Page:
[Talk-us] ref tags

stevea steveaOSM at softworkers.com
Tue Feb 12 19:18:45 GMT 2013


The "SR plague" is well-named.  Virtually nobody 
in California colloquially says "State Route", 
except the California Highway Patrol filling out 
tickets and Caltrans -- our California DOT -- on 
highway engineering blueprints.  I have (slowly) 
begun to back out "SR" ref tags to be the 
widespread acceptable "CA #" ref tags.  Another 
NE2 mess to clean up, mostly.  NE2 has also added 
"CR " as a prefix to California county roads, 
which already have their own quite well-defined 
nomenclature:  nine letters (A B C D E G J N R S) 
designating a regional clusters of counties 
followed by a number, such as "G2" or "S19."  To 
name any of these "CR G2" or "CR S19" (as NE2 
did) is roughly equivalent to urinating on a tree 
to say "NE2 was here."  These must have their "CR 
" prefix deleted, as well:  nobody calls the road 
"CR S19" (as NE2 has) they say "S19."

What this means is that ref tags (used at county, 
state and national levels) are and should be 
human readable, and route relations are a more 
machine parsable data structure for logically 
assembling together the various highway networks 
-- even where several exist in a single state, 
like Texas -- and assembling from existing 
infrastructure into larger wholes (at a national 
level, such as the Interstate System).

People, let us not forget that legally speaking, 
in the union of the states in North America 
colloquially known as the USA, each of the fifty 
states are sovereign, and so have the exclusive 
right to determine their own methods of naming 
highways.  The Supreme Court agrees.  For 
example, "The United States and the State of 
California are two separate sovereignties, each 
dominant in its own sphere."  (Redding v. Los 
Angeles, 81 CA2d 888, 185 P2d 430 (1947).  In 
other words, New York is just as sovereign as is 
New Zealand, South Dakota is as much a 
nation-state as South Korea.  I am not an 
attorney, but I can read.  This makes for 51 
independent jurisdictions:  the fifty states and 
the United States at a federal level.  (There 
might be "fifty-something" independent 
jurisdictions if we include DC, Puerto Rico, 
American Samoa, US Virgin Islands... but all of 
those extras are really separate areas of the 
single "federal state").  The latter (the federal 
USA) is, legally speaking, absolutely distinct 
from each of the former (the sovereign fifty 
states).  Let OSM properly reflect that.

So, in OSM, ref tags must be respectful of such 
realities, as well as be human readable. 
Concomitantly, route relations which assemble 
routes (such as "US 101") is where fancy parsing 
for renderers must happen.

I'm OK with using the USPS postal abbreviations 
for each state, even though this could be 
considered a Buck Act (4 U.S.C.S. §§ 105-110) 
"federal overlay" that potentially usurps state 
jurisdictions.  We're creating a street map here, 
not untangling the complexities of state vs. 
federal jurisdictions in North America or 
asserting that nomenclature in a mapping 
database's tagging has any legal meaning.  So, 
let's just assign sensible human meaning to ref 
tags and sensible machine parsable meaning to 
route relation tags.  This combination works to 
create all of the semantics we need for legal 
accuracy, local/county/state/federal variations,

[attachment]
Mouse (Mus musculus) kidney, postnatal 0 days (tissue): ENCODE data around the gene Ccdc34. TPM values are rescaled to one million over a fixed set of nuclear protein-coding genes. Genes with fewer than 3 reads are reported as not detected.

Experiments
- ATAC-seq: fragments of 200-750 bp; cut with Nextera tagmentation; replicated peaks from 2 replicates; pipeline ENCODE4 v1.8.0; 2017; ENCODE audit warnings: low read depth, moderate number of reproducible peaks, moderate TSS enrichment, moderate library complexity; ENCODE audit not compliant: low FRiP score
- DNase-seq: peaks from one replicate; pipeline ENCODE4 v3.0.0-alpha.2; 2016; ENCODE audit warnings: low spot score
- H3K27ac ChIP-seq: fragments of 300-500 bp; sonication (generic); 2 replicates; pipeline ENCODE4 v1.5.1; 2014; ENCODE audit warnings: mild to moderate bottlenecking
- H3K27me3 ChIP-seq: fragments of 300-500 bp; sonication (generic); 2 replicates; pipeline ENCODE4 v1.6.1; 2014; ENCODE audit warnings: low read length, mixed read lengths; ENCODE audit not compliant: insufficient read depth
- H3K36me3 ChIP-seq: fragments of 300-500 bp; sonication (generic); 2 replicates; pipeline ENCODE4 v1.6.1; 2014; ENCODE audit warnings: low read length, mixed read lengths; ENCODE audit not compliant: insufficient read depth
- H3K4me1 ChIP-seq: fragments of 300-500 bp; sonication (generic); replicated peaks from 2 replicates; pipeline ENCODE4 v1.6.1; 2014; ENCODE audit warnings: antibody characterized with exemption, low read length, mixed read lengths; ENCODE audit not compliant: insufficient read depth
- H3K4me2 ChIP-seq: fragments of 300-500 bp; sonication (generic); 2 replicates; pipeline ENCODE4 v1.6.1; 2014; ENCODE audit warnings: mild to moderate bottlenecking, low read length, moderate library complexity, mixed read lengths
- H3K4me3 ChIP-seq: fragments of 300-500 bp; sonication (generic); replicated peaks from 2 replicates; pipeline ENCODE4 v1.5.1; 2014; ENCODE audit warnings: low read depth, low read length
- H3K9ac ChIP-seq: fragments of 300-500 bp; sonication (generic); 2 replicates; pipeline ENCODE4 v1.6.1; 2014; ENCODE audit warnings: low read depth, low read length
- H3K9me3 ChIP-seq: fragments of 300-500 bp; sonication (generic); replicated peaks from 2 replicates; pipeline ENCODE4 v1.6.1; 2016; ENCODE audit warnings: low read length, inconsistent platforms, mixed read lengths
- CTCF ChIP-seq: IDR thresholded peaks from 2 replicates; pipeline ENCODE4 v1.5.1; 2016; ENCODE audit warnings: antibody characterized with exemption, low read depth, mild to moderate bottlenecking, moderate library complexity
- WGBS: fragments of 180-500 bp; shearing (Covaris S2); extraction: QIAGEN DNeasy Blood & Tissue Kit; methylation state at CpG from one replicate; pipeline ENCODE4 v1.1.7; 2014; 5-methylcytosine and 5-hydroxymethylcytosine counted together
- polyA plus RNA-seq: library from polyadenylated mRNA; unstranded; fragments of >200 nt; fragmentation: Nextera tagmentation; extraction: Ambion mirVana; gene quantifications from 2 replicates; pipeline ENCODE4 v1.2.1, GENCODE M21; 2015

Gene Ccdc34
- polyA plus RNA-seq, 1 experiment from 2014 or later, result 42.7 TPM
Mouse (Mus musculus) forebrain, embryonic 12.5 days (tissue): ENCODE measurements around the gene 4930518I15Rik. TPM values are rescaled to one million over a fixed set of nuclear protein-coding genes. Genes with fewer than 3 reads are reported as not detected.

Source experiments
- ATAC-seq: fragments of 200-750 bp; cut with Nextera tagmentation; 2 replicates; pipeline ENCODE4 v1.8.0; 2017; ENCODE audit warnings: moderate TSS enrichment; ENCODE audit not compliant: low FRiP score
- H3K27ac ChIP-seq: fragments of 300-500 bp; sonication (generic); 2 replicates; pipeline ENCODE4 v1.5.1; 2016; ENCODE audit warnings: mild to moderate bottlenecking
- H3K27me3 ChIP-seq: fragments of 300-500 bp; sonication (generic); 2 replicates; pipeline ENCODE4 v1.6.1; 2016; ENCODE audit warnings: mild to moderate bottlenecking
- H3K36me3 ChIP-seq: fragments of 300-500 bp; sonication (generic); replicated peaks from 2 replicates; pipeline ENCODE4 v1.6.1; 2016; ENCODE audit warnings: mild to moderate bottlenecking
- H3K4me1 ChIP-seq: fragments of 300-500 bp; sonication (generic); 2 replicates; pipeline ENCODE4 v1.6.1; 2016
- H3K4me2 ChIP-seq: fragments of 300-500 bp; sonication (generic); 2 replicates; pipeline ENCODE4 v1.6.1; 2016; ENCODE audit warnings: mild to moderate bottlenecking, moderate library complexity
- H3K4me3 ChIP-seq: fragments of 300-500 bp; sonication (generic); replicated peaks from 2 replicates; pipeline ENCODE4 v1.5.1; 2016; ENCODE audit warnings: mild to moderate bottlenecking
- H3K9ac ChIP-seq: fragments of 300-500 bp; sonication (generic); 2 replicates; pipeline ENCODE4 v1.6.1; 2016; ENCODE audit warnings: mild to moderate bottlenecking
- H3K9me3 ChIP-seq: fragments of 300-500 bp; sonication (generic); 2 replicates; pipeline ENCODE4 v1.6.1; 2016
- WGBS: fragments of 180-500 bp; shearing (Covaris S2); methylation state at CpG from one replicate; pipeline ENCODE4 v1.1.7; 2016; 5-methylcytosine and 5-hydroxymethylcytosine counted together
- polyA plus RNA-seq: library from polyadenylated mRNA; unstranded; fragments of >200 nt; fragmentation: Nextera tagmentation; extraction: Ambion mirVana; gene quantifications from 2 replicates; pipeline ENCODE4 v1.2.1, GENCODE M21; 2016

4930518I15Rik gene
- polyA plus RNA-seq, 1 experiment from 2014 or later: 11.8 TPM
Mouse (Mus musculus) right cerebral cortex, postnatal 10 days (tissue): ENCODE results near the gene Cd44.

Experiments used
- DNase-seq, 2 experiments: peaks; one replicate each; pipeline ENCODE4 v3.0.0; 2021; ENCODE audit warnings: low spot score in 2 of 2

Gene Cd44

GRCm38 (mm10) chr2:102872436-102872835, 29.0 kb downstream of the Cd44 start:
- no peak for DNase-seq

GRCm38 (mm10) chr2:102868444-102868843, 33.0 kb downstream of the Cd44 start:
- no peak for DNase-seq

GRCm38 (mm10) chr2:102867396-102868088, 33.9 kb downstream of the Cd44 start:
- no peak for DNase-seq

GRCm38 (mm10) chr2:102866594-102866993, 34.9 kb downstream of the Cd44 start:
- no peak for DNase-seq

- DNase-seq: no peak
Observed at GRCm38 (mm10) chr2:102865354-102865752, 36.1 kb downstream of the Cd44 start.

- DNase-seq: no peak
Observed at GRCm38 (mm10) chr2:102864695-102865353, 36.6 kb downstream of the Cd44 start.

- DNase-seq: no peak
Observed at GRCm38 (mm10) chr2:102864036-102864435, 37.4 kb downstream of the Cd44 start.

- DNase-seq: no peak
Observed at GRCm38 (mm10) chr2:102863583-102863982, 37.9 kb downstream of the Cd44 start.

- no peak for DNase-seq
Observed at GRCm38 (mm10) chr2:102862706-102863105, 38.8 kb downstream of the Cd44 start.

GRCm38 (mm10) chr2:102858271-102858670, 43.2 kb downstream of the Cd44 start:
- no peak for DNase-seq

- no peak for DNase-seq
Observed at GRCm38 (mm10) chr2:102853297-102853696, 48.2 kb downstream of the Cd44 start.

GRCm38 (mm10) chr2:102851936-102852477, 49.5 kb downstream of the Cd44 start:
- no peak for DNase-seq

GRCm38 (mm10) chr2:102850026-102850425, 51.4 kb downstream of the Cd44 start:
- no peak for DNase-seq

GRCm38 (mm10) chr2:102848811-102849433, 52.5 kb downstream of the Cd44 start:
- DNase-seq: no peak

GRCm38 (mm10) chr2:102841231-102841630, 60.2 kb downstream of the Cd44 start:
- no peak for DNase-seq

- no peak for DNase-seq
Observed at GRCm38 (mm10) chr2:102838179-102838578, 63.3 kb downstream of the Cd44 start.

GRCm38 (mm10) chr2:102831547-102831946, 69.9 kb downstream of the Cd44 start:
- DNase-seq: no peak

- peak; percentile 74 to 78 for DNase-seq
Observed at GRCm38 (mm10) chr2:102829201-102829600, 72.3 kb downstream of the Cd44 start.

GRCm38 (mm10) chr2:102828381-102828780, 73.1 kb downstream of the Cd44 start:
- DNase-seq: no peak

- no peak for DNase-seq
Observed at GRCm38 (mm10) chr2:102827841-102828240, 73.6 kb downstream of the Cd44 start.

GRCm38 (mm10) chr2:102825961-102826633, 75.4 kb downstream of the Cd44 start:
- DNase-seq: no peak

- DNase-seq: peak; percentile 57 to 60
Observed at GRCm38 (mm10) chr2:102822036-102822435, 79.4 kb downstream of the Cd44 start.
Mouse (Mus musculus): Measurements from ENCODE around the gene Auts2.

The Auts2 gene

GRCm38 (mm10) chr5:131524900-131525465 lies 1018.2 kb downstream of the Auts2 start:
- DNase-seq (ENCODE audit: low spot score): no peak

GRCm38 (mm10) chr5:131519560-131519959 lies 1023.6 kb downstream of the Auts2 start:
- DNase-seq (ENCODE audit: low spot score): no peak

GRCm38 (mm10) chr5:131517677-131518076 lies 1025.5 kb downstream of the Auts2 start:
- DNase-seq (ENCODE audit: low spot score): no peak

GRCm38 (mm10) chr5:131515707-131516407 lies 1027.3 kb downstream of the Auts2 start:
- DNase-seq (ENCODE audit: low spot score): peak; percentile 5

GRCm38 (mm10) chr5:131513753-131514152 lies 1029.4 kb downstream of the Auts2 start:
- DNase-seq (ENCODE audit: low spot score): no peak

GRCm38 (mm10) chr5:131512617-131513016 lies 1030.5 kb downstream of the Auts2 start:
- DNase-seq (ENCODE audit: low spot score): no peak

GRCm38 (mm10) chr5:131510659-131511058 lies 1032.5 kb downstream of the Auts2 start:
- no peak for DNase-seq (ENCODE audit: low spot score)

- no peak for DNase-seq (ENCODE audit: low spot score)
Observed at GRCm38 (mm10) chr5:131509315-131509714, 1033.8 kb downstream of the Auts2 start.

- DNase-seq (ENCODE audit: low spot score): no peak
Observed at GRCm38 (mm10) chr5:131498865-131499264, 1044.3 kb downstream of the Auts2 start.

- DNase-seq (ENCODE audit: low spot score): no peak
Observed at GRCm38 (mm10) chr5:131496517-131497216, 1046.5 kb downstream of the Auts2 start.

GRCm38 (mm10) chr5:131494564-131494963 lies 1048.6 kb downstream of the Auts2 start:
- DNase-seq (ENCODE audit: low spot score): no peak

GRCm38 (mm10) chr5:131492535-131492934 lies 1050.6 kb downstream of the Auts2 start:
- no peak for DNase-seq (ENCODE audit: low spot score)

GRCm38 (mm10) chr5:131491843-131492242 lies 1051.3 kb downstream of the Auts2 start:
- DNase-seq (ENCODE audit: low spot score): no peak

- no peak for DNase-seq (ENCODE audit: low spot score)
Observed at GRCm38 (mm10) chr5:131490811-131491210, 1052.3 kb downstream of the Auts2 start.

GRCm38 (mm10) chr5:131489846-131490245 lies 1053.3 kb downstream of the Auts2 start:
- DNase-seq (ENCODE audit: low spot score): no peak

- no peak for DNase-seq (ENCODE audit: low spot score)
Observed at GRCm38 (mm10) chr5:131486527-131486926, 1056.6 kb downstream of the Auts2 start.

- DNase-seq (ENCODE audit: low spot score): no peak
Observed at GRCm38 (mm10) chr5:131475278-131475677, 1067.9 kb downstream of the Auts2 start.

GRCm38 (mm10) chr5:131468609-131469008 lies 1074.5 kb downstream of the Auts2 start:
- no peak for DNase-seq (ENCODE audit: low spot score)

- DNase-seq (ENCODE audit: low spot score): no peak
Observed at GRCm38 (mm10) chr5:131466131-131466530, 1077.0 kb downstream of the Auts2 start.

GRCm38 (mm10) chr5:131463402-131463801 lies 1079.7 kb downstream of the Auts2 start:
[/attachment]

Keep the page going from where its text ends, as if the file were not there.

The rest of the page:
human readability, and logical parsability for 
software which routes or renders shields for 
display.

SteveA
California



>On 2013-02-11 11:30 AM, Chris Lawrence wrote:
>>I'd actually been kicking around proposing a bulk edit of ref=* tags
>>to conform them with the quasi-standard of "two-letter USPS state
>>prefix + space + route number (+ one-char suffix)?(+ space + any long
>>modifiers)" but didn't want things to devolve into a pissing match.
>>Since Mapquest seems to need ref tags to include the proper state
>>shield, and this standard is valid, even if alternative styles might
>>also be valid including the USPS prefix would seem to help.
>>Personally I'd prefer downstream consumers like MQ just use the
>>relations, like on the shield renderer at
>>http://elrond.aperiodic.net/shields/ (they also can encode proper
>>directional information, which would be very useful if OSRM understood
>>route relations) but baby steps.
>>
>>The only drawback I can see is that many of the route numbers in
>>Georgia would disappear from the default Mapnik style, due to GDOT's
>>insistence on cosigning virtually every US-designated highway with a
>>visible state designation, which would make the shields too big to
>>render.  But this problem wouldn't affect most of the states where the
>>bare number and "SR" plague has set in.
>
>The "SR 123" format has been the consensus in 
>Ohio for years. Forget NE2; you'll have to 
>change the local mappers' minds first. We 
>arrived at this choice not only because "US:OH 
>123" (the wiki's suggestion originally) was too 
>long for Mapnik in most cases, but also because 
>"SR 123" is the predominant abbreviation format 
>on plain-text signage (variable message signs, 
>the occasional blade sign) and in writing 
>(traffic reports, state documents, ODOT 
>schematics, county engineers' websites, 
>Wikipedia, etc.).
>
>This isn't just an Ohio thing. In the Dallas/Ft. 
>Worth area, blade signs at intersections with 
>on-ramps often say "SH 123", even where the 
>highway is commonly known by a name.

(et cetera; redacted for brevity

>Minh Nguyen <mxn at 1ec5.org>



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